Tribulation persisted even after I moved to Yongchon-dong. Unable to buy food, we sustained life by eating dumplings in soy soup each day. While furious battles continued, we lived in an air-raid shelter built by the Japanese on the hillside of a rocky mountain during World War II. More than 20 persons used the shelter, about the size of 20 square feet with a small public toilet outside. I had to bring meals from my parents' home 100 yards down at the foot of the mountain. Being in the last month of pregnancy, I had to carry diapers and swaddling clothes for the baby.
The most terrifying was the United Nations air raids during the furious street fights for the recapture of Seoul. While bringing meals from my parents' home, I saw gruesome corpses scattered around, and many old women dying from bomb shrapnel. Although their targets were the Communist troops, I felt sorry that the bombs dropped by American Air Force planes hit many South Korean civilians.
Despite all the hardships I and little Johnny had, my waking and sleeping thoughts were about you because I had no way of knowing your whereabouts since you had gone to Suwon from Shinwon-ri on the early morning of June 29. (Shinn, pp. 66–67, 72, 132–33)
What happened next…
As soon as the United Nations forces recaptured Seoul, Bill Shinn found his wife and son on September 30, 1950. Sally Shinn gave birth to a second child on October 30. Shinn covered the entire Korean War (1950–53) for the Associated Press and later worked in top-level positions in other news agencies.
The city of Seoul changed hands four times during the Korean War. The ancient city was destroyed by bombing and firefights, its treasures looted or burned.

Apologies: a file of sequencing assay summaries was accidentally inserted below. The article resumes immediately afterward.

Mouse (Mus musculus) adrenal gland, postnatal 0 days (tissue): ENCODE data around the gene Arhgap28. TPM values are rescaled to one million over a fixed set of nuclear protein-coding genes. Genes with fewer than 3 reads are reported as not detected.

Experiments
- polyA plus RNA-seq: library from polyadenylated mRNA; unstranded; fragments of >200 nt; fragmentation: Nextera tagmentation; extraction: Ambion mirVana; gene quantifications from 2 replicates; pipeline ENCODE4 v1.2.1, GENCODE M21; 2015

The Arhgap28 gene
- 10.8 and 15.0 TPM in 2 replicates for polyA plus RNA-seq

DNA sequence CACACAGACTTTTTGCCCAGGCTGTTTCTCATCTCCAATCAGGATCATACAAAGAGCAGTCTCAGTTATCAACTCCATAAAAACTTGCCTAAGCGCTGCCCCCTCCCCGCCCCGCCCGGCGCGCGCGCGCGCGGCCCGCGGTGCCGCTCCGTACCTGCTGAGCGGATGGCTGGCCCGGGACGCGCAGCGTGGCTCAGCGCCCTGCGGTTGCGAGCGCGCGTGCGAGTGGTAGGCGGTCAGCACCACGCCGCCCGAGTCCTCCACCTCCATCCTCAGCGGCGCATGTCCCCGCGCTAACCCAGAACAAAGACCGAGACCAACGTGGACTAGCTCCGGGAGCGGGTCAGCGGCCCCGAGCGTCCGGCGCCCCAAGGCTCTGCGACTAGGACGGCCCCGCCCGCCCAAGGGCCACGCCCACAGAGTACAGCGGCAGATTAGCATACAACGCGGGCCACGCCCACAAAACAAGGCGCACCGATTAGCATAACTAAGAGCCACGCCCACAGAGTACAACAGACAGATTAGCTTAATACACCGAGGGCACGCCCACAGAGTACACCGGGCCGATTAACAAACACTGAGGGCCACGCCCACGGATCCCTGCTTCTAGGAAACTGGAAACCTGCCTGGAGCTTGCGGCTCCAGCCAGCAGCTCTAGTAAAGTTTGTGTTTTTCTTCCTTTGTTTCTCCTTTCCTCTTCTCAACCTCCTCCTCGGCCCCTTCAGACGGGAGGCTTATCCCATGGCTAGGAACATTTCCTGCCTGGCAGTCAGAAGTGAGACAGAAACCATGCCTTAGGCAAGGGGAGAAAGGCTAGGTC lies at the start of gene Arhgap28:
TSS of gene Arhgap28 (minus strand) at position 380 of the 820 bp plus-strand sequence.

One of the results of the Korean War was the permanent separation of families and loved ones. Bill Shinn dedicated his book: "To my mother and father, left behind when I fled Soviet-occupied North Korea fifty years ago and whose fate remains unknown."
Did you know …
- According to Shinn, during their occupation, the North Koreans killed 165,000 civilians (nonmilitary people). In Seoul alone, 9,500 people were executed by the communists. The South Koreans, when they recaptured the city, were also very intent on rooting out any communists. In early November 1950, Shinn witnessed and reported on an ROK mass execution of civilians suspected of having helped the communists.
Where to Learn More
Alexander, Bevin. Korea: The First War We Lost. New York: Hippocrene Books, 1986, revised edition, 2000.
Shinn, Bill. The Forgotten War Remembered: Korea, 1950–1953; A War Correspondent's Notebook and Today's Danger in Korea. Elizabeth, NJ: Hollym International, 1996.
"Bridge at No Gun Ri: Mass Executions." Associated Press (AP). [Online] http://wire.ap.org/APpackages/nogunri/executions_doc2.html (accessed on August 14, 2001).